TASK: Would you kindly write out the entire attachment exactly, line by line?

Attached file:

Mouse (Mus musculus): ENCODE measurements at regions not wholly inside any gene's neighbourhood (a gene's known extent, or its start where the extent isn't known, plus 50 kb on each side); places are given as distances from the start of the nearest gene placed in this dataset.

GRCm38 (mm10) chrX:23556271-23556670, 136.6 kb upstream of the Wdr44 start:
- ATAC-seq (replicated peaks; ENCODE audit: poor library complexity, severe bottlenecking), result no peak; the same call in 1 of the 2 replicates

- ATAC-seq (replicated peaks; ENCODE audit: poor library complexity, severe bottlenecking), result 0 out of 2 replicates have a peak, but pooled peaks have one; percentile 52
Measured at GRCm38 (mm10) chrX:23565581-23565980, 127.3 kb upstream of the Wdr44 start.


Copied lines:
Mouse (Mus musculus): ENCODE measurements at regions not wholly inside any gene's neighbourhood (a gene's known extent, or its start where the extent isn't known, plus 50 kb on each side); places are given as distances from the start of the nearest gene placed in this dataset.

GRCm38 (mm10) chrX:23556271-23556670, 136.6 kb upstream of the Wdr44 start:
- ATAC-seq (replicated peaks; ENCODE audit: poor library complexity, severe bottlenecking), result no peak; the same call in 1 of the 2 replicates

- ATAC-seq (replicated peaks; ENCODE audit: poor library complexity, severe bottlenecking), result 0 out of 2 replicates have a peak, but pooled peaks have one; percentile 52
Measured at GRCm38 (mm10) chrX:23565581-23565980, 127.3 kb upstream of the Wdr44 start.